Bay Area and California job markets bounce back with October gains
Hiring is uneven, but still snaps string of job losses
By George Avalos | Bay Area News Group | PUBLISHED: November
An October hiring upswing — buoyed by a gain of 4,000 jobs in the San Francisco-San Mateo region, many in the tech sector — has helped the Bay Area snap back from a string of summer job losses.
Despite the improvement, the job gains in the nine-county Bay Area in October remained well below the robust pace of employment increases the region saw in the first half of the year, according to a new state government report released Friday.
“The data is a little more positive this month, but Bay Area employment growth remains weak overall and lags California as a whole in recent months,” said Jeffrey Michael, executive director of the Stockton-based Center for Business and Policy Research at the University of the Pacific.
The Bay Area added 3,300 jobs in October even as the South Bay and the East Bay tallied job losses, the state Employment Development Department report shows.
“We’re still in a period of consolidation in our driving industries like tech,” said Russell Hancock, president of Joint Venture Silicon Valley, a San Jose-based think tank. “Many of our service industries are still grappling with the lasting effects of the pandemic. Working from home means we may not see a full recovery in some of those service sectors.”
The South Bay lost 400 jobs, the East Bay shed 500 positions, and the San Francisco-San Mateo region gained 4,000 jobs, the state reported. All of the numbers were adjusted for seasonal volatility.
California added 40,200 jobs in October, which represented a big improvement from the feeble employment gains the state reported in June, July, August and September, according to an EDD release.
The statewide unemployment rate worsened, however, rising to 4.8% in October compared to 4.7% in September. The current California jobless rate is well above the record-low level of 3.8% the state achieved in July and August of 2022.
Although the region added jobs during October, the longer-term trend is worrisome. During the first six months of 2023, the Bay Area gained employment at a pace that averaged 9,100 jobs a month. But over the four most recent months — July, August, September and October — the Bay Area lost an average of 1,900 jobs monthly, or 7,600 in total, this news organization’s analysis of the EDD reports shows.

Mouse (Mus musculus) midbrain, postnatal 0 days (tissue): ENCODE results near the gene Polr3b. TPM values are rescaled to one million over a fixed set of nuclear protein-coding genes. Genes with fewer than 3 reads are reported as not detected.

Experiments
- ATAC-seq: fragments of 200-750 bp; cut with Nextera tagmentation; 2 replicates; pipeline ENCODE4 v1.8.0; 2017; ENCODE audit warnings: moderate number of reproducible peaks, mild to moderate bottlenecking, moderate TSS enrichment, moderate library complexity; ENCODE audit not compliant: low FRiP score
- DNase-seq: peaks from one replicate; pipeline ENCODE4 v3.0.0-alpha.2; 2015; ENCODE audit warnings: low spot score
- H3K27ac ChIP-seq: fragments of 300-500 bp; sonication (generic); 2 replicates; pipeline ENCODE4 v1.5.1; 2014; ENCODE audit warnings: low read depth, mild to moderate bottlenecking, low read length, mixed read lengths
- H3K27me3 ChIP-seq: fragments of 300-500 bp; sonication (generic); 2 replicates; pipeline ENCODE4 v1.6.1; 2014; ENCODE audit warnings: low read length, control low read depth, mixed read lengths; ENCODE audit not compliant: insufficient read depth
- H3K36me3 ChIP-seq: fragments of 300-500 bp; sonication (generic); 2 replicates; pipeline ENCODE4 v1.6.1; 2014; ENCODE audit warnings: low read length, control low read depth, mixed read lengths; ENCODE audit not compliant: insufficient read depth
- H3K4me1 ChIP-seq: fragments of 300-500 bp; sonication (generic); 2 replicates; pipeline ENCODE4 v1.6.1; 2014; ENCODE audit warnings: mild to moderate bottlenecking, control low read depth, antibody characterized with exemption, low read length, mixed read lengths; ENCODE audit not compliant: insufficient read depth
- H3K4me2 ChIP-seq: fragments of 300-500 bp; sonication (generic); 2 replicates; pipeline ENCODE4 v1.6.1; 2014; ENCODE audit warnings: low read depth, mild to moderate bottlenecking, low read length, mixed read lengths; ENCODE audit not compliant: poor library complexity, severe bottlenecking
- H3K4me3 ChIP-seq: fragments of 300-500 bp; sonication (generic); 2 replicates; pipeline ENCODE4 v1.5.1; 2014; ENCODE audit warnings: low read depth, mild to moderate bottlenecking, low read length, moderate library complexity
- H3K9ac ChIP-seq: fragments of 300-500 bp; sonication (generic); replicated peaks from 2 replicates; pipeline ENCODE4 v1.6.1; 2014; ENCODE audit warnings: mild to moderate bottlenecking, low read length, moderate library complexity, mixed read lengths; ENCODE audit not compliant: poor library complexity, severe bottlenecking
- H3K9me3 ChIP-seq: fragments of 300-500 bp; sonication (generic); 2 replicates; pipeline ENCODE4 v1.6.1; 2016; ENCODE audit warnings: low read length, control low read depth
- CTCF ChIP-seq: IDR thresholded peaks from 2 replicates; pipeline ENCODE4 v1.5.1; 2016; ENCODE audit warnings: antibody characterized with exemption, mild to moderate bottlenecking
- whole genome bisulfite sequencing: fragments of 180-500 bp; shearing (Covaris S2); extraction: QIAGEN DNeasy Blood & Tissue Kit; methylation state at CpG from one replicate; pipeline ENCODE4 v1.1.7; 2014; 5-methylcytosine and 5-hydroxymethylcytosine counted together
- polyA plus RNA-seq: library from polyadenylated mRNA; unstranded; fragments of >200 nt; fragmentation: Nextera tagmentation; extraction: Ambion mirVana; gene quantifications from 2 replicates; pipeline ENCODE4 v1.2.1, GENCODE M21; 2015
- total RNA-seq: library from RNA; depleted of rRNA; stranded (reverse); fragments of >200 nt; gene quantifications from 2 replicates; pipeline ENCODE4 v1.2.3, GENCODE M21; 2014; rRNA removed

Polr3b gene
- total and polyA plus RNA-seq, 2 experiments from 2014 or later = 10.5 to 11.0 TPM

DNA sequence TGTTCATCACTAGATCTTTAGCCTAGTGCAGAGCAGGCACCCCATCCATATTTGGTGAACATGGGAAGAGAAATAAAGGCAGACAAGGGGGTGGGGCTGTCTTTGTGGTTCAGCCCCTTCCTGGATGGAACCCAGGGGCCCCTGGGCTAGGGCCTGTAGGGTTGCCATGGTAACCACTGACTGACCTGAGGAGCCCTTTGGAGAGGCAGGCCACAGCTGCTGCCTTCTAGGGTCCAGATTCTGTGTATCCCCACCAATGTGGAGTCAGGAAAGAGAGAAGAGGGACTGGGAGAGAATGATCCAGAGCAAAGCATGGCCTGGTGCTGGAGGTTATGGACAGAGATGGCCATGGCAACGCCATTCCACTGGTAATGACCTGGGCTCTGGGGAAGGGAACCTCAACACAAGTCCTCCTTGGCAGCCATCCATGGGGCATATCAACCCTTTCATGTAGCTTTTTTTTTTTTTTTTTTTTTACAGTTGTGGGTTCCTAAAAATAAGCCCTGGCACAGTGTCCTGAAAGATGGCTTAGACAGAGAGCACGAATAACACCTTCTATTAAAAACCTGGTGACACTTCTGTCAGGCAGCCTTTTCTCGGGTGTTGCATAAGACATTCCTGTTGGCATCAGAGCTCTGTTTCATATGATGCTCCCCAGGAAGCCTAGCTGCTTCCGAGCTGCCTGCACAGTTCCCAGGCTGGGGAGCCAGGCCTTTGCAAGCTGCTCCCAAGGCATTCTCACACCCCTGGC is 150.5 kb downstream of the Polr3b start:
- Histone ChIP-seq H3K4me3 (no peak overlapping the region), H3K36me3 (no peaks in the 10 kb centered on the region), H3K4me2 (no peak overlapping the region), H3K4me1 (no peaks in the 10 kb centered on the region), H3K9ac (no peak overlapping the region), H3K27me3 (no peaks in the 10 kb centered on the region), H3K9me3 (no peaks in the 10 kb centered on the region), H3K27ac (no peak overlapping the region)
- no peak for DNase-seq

While the San Francisco-San Mateo region experienced a robust October, the trend was grim. The San Francisco metro area lost 11,400 jobs during those four months. Over the similar period, the South Bay lost 2,400 jobs. The East Bay, however, gained 2,500 positions during that same four-month stretch.
The Bay Area tech industry, despite ongoing layoffs, posted a sturdy performance in October, adding 3,800 jobs during the month, according to a Beacon Economics report of industry trends that the company compiled from the EDD report. The Beacon numbers were adjusted for seasonal variations.
The tech upswing was propelled primarily by a gain of 3,300 tech jobs in the San Francisco-San Mateo region and an increase of 900 tech jobs in the South Bay, the Beacon Economics analysis determined.
Health care employers hired at a brisk pace in October. The health care industry added 3,500 jobs in the Bay Area, with gains appearing throughout the region. Health care employers added 1,500 jobs in the San Francisco-San Mateo metro area and 1,400 in the South Bay, Beacon estimated.
With the arrival of the holiday shopping season on the horizon, retailers added 600 jobs in the Bay Area in October. This upswing was paced by a gain of 800 retail jobs in the East Bay. The South Bay lost 300 retail jobs.
Hotels and restaurants were particularly weak sectors, the Beacon assessment found. Accommodations, restaurants and drinking establishments lost 2,300 jobs in the Bay Area. The hotel and restaurant business chopped 900 jobs in the San Francisco-San Mateo region, 700 in the East Bay and 200 in the South Bay.
Despite the hopeful signs in the latest EDD report, the Bay Area and statewide job markets face considerable challenges, said Scott Anderson, chief U.S. economist and managing director with BMO, a financial services firm.
“We anticipate a sluggish holiday shopping season and a lackluster growth outlook in the first half of 2024,” Anderson said. “The headwinds of slowing job growth, higher interest rates, and tightening financial conditions increasingly weigh on consumer and business demand in the Bay Area and California as a whole.”
Although plenty of headwinds menace the Bay Area job market, Tony Avila, franchise owner of Spherion Staffing and Recruiting in Milpitas, said the region is in good shape to bounce back.
“The road to recovery is tough, but the South Bay and East Bay are strong and resilient,” Avila said. “I remain hopeful and confident in our capacity to bounce back.”
Artificial intelligence, the most promising new sector within tech, isn’t in a position yet to be a major job generator, which is often the case for a fledgling industry.
“The Bay Area is ground zero for the AI start-ups, which were such a focus at the APEC conference this week, said Michael Bernick, an employment attorney with law firm Duane Morris and a former director of the state EDD. “However, the number of jobs in these start-ups is very small and will take some time to grow in number.”
Even so, the tech sector — as has been the case for decades — is the industry that more than nearly all others in the region is in the best shape to buoy the Bay Area economy.
“We continue to be an innovation-based economy, and this bodes well for us over the long term,” Hancock said.